But luckily for these two groups of folks, time doesn’t have to be the only factor when it comes to trying to achieve financial independence. When it comes to investing, there are actually two important variables that contribute to how much your money will grow. As we discussed, Time is the first. But the second is equally – if not more – important: Rate of Return.

Rate of Return

Again, if you read enough articles like the one above, you would think that the only rate of return you can get on your money is the 7-9% that you get from diversifying your money across lots of paper (stock market) assets. But, is it really the case that all your calculations should be based around the assumption that your investments will return 8%?

There are lots of investing strategies that return more or less than the much-quoted 7-9%. For example, savings accounts return around 1%, not enough to even keep up with inflation. Treasury Bills (T-Bills) and Certificates of Deposit (CDs) return about 3-4%. Obviously, those investments return less than typical stock market returns. Which is why many of us like to specialize our investing into a single niche area where our returns (and wealth accumulation) can be significantly higher?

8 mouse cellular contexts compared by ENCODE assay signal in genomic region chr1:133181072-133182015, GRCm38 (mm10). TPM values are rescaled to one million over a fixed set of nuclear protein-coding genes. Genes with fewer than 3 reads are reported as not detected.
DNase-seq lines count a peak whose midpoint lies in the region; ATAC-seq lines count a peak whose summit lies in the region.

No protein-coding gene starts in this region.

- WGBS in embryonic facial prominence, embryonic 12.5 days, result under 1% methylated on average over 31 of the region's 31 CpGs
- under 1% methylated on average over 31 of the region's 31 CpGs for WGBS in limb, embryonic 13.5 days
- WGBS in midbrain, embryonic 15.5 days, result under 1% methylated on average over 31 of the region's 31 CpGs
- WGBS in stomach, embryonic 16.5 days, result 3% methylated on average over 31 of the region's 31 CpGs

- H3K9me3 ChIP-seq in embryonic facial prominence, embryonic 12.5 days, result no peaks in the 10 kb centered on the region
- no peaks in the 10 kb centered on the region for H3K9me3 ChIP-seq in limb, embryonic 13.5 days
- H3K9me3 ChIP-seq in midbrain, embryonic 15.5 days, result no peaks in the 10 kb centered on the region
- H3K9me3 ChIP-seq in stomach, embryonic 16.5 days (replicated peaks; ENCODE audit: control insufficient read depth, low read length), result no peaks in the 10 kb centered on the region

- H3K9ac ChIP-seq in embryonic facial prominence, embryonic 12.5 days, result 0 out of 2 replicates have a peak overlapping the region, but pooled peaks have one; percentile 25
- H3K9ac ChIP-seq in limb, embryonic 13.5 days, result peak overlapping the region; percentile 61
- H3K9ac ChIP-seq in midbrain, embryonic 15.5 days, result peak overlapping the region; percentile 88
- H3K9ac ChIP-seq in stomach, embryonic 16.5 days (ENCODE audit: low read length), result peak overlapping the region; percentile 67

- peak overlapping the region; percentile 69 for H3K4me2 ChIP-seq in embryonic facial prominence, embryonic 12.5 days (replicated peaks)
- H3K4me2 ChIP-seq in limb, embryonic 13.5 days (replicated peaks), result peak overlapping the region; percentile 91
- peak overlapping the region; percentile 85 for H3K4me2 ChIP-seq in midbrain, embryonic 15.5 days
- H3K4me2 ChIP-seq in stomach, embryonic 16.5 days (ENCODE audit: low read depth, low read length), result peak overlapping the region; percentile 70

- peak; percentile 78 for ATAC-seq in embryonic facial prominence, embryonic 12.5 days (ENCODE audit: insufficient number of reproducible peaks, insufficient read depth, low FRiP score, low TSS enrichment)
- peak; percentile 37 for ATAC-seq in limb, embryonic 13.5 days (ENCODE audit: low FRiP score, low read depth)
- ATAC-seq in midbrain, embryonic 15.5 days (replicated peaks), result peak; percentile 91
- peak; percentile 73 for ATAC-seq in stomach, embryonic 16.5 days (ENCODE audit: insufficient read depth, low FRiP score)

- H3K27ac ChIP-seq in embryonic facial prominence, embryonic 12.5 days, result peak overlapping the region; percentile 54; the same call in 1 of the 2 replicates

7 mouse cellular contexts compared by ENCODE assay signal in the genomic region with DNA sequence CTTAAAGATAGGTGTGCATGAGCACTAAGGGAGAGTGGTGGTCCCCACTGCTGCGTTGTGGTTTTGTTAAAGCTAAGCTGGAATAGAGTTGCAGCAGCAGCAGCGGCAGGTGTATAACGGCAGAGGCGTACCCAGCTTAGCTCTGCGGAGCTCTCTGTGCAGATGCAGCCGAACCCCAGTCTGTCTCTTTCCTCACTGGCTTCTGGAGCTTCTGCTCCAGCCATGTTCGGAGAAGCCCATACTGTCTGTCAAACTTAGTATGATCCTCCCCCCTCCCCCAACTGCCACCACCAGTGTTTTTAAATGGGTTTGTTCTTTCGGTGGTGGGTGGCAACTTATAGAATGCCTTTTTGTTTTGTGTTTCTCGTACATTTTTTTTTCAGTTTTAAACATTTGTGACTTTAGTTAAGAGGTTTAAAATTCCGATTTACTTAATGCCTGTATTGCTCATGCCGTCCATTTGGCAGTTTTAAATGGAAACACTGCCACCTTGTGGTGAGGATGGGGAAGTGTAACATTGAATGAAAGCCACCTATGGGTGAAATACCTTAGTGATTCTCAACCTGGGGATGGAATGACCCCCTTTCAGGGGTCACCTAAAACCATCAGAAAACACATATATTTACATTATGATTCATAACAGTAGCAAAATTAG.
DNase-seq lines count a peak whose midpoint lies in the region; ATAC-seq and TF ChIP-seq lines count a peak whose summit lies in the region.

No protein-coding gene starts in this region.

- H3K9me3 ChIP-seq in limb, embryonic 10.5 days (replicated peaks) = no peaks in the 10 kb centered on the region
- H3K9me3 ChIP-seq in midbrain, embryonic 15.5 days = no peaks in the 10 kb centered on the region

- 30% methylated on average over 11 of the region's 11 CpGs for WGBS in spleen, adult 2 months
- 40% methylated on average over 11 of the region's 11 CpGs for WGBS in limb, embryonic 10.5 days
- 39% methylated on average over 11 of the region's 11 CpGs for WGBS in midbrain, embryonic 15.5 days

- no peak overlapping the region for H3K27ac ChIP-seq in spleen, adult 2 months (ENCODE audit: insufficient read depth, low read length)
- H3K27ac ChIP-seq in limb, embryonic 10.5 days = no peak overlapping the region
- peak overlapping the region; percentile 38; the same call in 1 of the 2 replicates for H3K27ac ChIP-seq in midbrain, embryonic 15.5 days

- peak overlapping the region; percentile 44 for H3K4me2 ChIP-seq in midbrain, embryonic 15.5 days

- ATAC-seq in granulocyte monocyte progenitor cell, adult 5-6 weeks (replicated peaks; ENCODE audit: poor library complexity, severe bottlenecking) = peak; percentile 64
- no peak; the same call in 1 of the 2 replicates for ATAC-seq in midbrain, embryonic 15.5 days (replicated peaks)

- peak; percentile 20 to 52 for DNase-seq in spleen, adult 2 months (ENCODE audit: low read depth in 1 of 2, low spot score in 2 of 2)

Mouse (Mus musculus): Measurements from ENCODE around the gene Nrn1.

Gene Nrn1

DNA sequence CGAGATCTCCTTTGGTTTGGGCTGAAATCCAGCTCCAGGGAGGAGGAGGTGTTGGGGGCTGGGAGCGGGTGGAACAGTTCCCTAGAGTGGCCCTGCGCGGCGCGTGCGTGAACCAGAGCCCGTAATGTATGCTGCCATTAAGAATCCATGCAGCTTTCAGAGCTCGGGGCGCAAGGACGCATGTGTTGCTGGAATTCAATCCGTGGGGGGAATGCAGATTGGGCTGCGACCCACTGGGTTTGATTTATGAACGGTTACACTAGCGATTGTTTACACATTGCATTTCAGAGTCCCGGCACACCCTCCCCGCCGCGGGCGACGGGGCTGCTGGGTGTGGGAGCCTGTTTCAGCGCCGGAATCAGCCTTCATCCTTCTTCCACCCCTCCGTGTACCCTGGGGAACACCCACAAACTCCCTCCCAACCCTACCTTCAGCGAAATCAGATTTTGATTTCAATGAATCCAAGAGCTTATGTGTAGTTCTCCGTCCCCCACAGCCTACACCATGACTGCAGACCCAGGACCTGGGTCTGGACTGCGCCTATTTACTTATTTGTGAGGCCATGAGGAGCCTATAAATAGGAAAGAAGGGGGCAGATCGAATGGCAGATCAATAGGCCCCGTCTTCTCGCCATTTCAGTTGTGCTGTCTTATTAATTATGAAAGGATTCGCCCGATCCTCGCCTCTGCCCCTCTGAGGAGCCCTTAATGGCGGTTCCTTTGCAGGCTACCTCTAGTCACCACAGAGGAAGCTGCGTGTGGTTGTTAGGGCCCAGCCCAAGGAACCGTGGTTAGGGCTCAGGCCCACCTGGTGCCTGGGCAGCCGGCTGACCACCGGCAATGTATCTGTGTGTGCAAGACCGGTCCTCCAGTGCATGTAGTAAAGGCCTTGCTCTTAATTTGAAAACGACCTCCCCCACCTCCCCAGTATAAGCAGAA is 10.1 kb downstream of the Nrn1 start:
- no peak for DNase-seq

How much higher? Let’s take a look…

What’s Does a Few % Really Mean

The difference between earning your 8% from a diversified portfolio and earning closer to 15-20% through real estate (rentals, flipping, lending, etc) is probably more than you realize. In fact, a couple percent compounded rate of return can make the difference between being able to retire in 40 years vs. being able to retire in 10 years. For a lot of older investors – and younger investors who don’t care for work – this is the key.